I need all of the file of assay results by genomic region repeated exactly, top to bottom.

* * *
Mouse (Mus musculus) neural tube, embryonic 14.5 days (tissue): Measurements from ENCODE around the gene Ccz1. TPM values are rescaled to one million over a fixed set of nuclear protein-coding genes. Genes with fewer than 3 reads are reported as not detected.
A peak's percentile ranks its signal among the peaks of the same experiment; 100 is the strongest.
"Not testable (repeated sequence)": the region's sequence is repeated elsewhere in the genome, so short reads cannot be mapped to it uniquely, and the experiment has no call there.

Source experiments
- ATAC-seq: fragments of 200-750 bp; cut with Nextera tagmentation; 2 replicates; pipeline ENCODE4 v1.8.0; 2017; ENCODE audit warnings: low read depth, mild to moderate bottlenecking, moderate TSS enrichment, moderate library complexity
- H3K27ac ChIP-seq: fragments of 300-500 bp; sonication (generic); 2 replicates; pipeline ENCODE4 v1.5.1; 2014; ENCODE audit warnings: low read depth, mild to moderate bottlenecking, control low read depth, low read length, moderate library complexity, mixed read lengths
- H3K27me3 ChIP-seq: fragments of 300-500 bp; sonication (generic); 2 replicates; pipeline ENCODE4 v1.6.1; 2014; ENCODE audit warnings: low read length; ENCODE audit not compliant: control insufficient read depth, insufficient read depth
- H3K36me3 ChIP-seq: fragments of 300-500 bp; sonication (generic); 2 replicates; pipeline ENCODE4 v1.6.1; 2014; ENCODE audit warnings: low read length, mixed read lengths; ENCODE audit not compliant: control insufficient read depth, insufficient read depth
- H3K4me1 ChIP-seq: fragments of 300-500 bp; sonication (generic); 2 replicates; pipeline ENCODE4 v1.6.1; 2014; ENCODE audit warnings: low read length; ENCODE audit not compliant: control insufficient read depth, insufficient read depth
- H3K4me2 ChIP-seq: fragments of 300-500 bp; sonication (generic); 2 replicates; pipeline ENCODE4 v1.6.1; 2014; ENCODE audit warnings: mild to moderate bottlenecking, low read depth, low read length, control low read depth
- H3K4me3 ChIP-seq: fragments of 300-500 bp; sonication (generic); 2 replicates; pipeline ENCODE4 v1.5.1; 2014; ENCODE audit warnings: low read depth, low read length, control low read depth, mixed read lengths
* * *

Mouse (Mus musculus) neural tube, embryonic 14.5 days (tissue): Measurements from ENCODE around the gene Ccz1. TPM values are rescaled to one million over a fixed set of nuclear protein-coding genes. Genes with fewer than 3 reads are reported as not detected.
A peak's percentile ranks its signal among the peaks of the same experiment; 100 is the strongest.
"Not testable (repeated sequence)": the region's sequence is repeated elsewhere in the genome, so short reads cannot be mapped to it uniquely, and the experiment has no call there.

Source experiments
- ATAC-seq: fragments of 200-750 bp; cut with Nextera tagmentation; 2 replicates; pipeline ENCODE4 v1.8.0; 2017; ENCODE audit warnings: low read depth, mild to moderate bottlenecking, moderate TSS enrichment, moderate library complexity
- H3K27ac ChIP-seq: fragments of 300-500 bp; sonication (generic); 2 replicates; pipeline ENCODE4 v1.5.1; 2014; ENCODE audit warnings: low read depth, mild to moderate bottlenecking, control low read depth, low read length, moderate library complexity, mixed read lengths
- H3K27me3 ChIP-seq: fragments of 300-500 bp; sonication (generic); 2 replicates; pipeline ENCODE4 v1.6.1; 2014; ENCODE audit warnings: low read length; ENCODE audit not compliant: control insufficient read depth, insufficient read depth
- H3K36me3 ChIP-seq: fragments of 300-500 bp; sonication (generic); 2 replicates; pipeline ENCODE4 v1.6.1; 2014; ENCODE audit warnings: low read length, mixed read lengths; ENCODE audit not compliant: control insufficient read depth, insufficient read depth
- H3K4me1 ChIP-seq: fragments of 300-500 bp; sonication (generic); 2 replicates; pipeline ENCODE4 v1.6.1; 2014; ENCODE audit warnings: low read length; ENCODE audit not compliant: control insufficient read depth, insufficient read depth
- H3K4me2 ChIP-seq: fragments of 300-500 bp; sonication (generic); 2 replicates; pipeline ENCODE4 v1.6.1; 2014; ENCODE audit warnings: mild to moderate bottlenecking, low read depth, low read length, control low read depth
- H3K4me3 ChIP-seq: fragments of 300-500 bp; sonication (generic); 2 replicates; pipeline ENCODE4 v1.5.1; 2014; ENCODE audit warnings: low read depth, low read length, control low read depth, mixed read lengths